If someone tries to explain to you how you’re allowed to feel right now, ignore them because that’s complete hogwash. No one can dictate to you how you are supposed to feel about anything.
Each one of us has a life journey that is unique from everyone else. So it’s only logical that it’s not helpful to compare, experiences of the same condition can be wildly different.
For example, people can be have the same illness and yet have wildly different reactions and symptoms. This is why relying too much on other people’s experience isn’t recommended. I see it a lot in the various support groups. People share their bad experiences and fears. Some take that information to form their decision whether they are going to take the medication prescribed or suggested by their doctors. I always tell people no matter if my experience was positive or negative, it doesn’t mean that it will be the same for them.
Why join a support group?
Support groups bring together people who are going through or have gone through similar experiences. It’s just nice to know someone else is fighting similar inner demons and disabilities. These individuals understand you for yours too. Human connection is beautiful. This realization that you are not alone usually brings about a feeling of relief. We gain the understanding that others have similar concerns. Plus they are there to help and encourage you.
Why share your stories with strangers?
As an introvert, I’m not one to overwhelm people or create drama for the sake of being sociable. I tend to keep to myself until someone asks me how I’m doing. Depending on who asks, my response will either be “I’m fine.” or I will actually tell my story “in pieces” whenever possible. I do so simply because it’s too long a complicated to give the full story. I adapt my story, always being truthful, but only giving what the person who ask can take. So I share my story, but only the pieces the person sitting in front of me needs to hear at that moment. After all, it’s about them, not you.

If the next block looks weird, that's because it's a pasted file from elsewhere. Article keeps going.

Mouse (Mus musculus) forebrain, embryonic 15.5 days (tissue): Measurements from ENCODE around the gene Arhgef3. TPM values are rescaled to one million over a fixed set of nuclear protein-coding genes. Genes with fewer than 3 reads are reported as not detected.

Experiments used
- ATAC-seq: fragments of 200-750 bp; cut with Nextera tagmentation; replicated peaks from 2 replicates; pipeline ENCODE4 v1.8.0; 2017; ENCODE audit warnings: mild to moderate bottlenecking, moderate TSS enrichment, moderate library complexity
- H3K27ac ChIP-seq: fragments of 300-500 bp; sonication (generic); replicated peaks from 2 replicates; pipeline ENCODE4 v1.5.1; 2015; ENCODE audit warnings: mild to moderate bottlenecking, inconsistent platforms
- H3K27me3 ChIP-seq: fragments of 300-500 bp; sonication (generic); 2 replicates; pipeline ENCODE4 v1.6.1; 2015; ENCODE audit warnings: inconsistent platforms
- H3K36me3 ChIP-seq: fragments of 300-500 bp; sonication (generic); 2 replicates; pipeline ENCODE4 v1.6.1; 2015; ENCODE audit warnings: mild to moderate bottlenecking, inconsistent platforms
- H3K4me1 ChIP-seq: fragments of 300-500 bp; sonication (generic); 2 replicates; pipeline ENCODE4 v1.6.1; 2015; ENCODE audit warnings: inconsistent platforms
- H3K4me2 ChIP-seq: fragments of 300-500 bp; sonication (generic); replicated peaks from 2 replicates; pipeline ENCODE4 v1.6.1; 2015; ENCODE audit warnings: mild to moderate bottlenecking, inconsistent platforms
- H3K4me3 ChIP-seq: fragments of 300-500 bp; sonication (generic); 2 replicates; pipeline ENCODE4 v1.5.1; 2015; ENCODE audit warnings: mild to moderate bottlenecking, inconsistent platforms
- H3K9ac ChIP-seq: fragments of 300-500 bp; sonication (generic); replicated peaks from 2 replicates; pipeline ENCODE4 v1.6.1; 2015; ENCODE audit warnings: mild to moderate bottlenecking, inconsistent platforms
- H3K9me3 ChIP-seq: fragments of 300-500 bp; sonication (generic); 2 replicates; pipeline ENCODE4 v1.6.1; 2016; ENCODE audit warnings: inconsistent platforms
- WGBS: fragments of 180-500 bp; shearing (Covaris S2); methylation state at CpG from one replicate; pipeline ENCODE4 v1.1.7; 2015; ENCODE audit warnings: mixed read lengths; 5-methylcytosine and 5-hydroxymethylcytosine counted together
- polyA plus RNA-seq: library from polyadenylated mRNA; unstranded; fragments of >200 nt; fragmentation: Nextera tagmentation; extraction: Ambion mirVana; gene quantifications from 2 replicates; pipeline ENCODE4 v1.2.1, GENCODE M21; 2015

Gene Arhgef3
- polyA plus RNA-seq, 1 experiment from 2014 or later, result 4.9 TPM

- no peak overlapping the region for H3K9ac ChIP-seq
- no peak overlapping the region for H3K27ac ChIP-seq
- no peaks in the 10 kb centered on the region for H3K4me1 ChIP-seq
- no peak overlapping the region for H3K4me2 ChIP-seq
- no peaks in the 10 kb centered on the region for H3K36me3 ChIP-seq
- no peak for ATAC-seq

I know that explaining my path through chronic illnesses, mental illnesses, parenting, careers and life in general can be a lot to process. Not everyone is ready, truly interested or able to take it all in.
I understand living with constant pain, migraines, digestion issues, crippling exhaustion, struggling to survive each day. I am living it every single day. I will live it for the rest of my life. Each day is a fight, but it’s a fight worth having.
I share my story in blog for awareness, for understanding, to show people that they aren’t alone in this and to share ideas and tips about making life easier. If being open on this blog and in person can help one more person feel less alone and more accepted then it’s all worth it.
Dealing with memory issues is never easy. There are many causes that can affect your memory. In my case, my memory is affected by chronic illness.
Imagine being in this situation. The other day, I was standing at the counter at the pharmacy. The pharmaceutical technician asked me what medication I wanted to renew. I blinked and looked at her with blank stare. My mind was completely blank. I knew the answer to her questions just a few minutes prior, but for the life of me, I couldn’t recall why I was there.